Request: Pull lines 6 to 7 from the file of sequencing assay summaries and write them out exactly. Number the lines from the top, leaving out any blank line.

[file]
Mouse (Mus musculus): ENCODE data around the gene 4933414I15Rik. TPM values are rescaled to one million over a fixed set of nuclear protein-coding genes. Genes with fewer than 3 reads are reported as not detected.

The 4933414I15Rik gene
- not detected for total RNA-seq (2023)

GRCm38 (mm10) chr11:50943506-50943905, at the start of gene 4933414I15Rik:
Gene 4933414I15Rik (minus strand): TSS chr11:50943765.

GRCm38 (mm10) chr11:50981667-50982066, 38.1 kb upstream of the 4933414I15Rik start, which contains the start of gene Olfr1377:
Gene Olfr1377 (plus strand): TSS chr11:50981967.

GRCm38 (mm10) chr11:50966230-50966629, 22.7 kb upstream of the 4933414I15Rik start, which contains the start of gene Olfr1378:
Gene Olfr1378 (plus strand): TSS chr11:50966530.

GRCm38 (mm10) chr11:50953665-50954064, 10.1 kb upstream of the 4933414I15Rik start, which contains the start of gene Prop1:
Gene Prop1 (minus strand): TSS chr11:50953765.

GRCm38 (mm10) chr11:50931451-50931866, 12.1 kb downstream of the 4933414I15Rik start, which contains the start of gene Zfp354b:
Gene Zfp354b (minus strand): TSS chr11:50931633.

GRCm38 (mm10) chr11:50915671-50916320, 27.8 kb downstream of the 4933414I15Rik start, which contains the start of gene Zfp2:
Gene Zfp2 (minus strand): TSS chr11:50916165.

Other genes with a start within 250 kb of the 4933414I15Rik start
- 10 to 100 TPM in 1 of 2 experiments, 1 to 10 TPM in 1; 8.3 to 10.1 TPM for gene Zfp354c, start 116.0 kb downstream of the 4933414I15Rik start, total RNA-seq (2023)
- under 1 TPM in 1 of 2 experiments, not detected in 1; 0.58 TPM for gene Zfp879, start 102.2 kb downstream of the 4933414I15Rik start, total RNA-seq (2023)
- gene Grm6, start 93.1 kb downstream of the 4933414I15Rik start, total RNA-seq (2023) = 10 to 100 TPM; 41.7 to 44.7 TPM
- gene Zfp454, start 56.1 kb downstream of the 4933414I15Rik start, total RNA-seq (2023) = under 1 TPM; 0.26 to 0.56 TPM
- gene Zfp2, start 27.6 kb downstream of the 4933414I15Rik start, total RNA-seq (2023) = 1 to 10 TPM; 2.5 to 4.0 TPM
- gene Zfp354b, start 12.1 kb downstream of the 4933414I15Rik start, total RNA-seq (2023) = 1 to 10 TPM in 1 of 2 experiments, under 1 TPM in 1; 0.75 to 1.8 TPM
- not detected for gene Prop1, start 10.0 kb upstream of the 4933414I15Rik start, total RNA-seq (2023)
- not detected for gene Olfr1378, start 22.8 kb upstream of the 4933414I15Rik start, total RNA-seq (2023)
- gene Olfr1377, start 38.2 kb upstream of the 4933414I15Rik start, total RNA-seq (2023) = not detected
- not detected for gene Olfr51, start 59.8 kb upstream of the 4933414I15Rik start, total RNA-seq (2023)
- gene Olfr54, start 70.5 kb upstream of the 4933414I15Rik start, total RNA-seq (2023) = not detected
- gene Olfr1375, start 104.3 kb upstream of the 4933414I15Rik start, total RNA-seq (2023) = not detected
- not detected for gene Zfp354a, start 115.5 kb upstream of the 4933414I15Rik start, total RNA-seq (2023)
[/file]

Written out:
GRCm38 (mm10) chr11:50981667-50982066, 38.1 kb upstream of the 4933414I15Rik start, which contains the start of gene Olfr1377:
Gene Olfr1377 (plus strand): TSS chr11:50981967.